Vasiliki Palivou has definitely inherited her father’s energy and enthusiasm. It’s because they’re so much alike, she says, that they disagree with each other so often and push each other’s buttons, but it’s also the reason why they love each other so much. However, it’s their common vision that makes them such excellent business partners. “Pretty much all the families in Nemea,” Vasiliki says, “are involved with wine, one way or another. Our parents got into the business in 1995, bottling wine. My father was a vine grower; he believes wine is created in the vineyard. Gradually, our business grew and we opened our winery to the public. In 1999, my father had told my mother that one day people would pay to visit our winery, and she’d all but laughed in his face. Two years later, we’re getting twenty thousand visitors annually. We believe wholeheartedly in wine tourism.” Wine is in Pavilou’s blood. “Basically, my sister and I grew up in the winery. Since we lived there, we were always helping out with the work – the only difference is that now we’re following a schedule.”
Vasiliki began studying Business Administration but soon switched her educational focus. She went to Athens to study Interior Design and then returned to Nemea to take on several responsibilities at the winery. She handles office administration, communication, and accounting, and is also responsible for the winery’s wine tourism, which is her favourite thing about the job. We asked Vasiliki her opinion on whether Nemea could become the #1 wine tourism destination in Greece because of its proximity to Athens. “In addition to an archaeological museum and an ancient stadium, the Nemea region boasts 13 villages, each one interesting in its own way. Having, on top of that, a number of wineries open to the public makes it an ideal region for wine tourism. However, it lacks much of the necessary infrastructure, such as hotels and restaurants, needed to develop and maintain such an industry. We need to convince the locals that Agiorgitiko is a brand that could radically improve and benefit the entire region. We have, for instance, 400 coffee shops which, if turned into rooms to let, could accommodate tourists. I think my generation is well aware of the infrastructure problem and I believe that, with the experience and the guidance of our elders, we can turn things around.”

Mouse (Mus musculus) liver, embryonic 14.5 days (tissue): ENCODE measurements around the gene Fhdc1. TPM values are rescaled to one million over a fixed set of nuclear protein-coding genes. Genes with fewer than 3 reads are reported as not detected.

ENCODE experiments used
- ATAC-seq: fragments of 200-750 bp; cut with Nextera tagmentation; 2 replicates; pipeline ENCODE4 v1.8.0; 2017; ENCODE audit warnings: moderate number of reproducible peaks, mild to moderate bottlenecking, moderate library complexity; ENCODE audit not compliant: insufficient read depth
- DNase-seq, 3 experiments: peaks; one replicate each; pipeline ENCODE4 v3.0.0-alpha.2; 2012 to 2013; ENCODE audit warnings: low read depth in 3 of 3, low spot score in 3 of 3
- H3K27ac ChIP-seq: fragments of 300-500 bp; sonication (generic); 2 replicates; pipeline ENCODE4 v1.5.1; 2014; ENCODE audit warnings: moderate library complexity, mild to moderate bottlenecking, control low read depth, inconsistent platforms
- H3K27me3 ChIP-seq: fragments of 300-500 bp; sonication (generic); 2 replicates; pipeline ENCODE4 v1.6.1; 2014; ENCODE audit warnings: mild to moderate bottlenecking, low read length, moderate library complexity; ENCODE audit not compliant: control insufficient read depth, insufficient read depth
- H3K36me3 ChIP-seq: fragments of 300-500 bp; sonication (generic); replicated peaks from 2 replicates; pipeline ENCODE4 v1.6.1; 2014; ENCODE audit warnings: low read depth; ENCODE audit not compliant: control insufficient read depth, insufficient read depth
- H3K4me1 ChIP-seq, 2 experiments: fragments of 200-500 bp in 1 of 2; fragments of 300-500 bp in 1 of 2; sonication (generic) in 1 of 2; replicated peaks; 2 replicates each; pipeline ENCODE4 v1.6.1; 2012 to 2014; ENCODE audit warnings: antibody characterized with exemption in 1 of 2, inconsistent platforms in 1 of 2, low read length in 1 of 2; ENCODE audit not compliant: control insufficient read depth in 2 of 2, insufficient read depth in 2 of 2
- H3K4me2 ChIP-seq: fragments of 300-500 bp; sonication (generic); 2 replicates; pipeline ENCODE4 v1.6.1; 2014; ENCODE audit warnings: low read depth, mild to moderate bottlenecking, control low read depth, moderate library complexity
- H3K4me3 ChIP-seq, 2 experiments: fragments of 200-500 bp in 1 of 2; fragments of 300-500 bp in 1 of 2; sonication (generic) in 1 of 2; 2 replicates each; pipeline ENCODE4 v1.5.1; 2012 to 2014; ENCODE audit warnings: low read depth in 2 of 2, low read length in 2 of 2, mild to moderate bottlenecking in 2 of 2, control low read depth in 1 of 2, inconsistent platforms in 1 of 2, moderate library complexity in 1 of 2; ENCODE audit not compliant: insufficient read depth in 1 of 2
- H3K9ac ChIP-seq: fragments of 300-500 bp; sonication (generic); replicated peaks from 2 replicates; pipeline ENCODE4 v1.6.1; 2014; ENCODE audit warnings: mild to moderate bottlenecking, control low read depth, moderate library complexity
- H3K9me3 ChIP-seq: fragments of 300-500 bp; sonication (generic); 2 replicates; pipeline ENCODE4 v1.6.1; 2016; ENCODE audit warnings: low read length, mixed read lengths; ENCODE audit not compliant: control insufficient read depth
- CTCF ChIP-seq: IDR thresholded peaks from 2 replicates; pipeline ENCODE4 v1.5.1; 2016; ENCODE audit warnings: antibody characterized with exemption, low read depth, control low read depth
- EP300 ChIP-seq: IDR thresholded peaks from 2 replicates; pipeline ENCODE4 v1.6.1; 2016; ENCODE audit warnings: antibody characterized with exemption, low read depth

Sotiris’ father Christos started producing wine in 1996 from within the local cooperative but – and Sotiris points out that this is characteristic of his father – he was so obsessed with the work, that he wanted to do everything himself. Christos would clean vats, go to the chemistry lab, and spend time out in the vineyards. The first Aivalis vinifications were done at home. No one ever thought that soon they’d be doing this professionally; the first years were tough. But Sotiris’ father, in addition to being passionate about the vineyard, is also very knowledgeable about it, and before long the Aivalis winery became a reality. Until 2012, Christos did everything at the winery by himself, but things are different today.
Sotiris studied Oenology in Burgundy, and then went on to participate in seminars in Dijon. In 2013, Sotiris took on the family business, leaving his father to focus on the communications side of the business, for which he has a natural gift. Sotiris will never forget the first wine he bottled. “We went out to the vineyard really early one morning, picked off a single grape and squeezed it. The juice was so dense that it dyed the rocks on the ground. That’s how the 2014 vintage was born, with the Deux Dieux 2016 following shortly after. It might seem that things have changed since my studies in Burgundy, what with all the new pathways it’s opened up for me. But it’s not all change: I’m in absolute agreement with my father’s philosophy that, to make a big red wine, you must really work the vine, and that’s what I am trying to do.” Every year the Aivalis winery produces about 50 thousand bottles and it is Sotiris’ goal to use his wines to showcase the various terroirs. “Let’s not forget that we have 13 generations of French winemakers to contend with,” he says, adding that he thinks it will be a long time before Greece is finally able to erase the “Greek Moussaka” image from people’s minds and make them take the nation’s cuisine and its wines seriously. g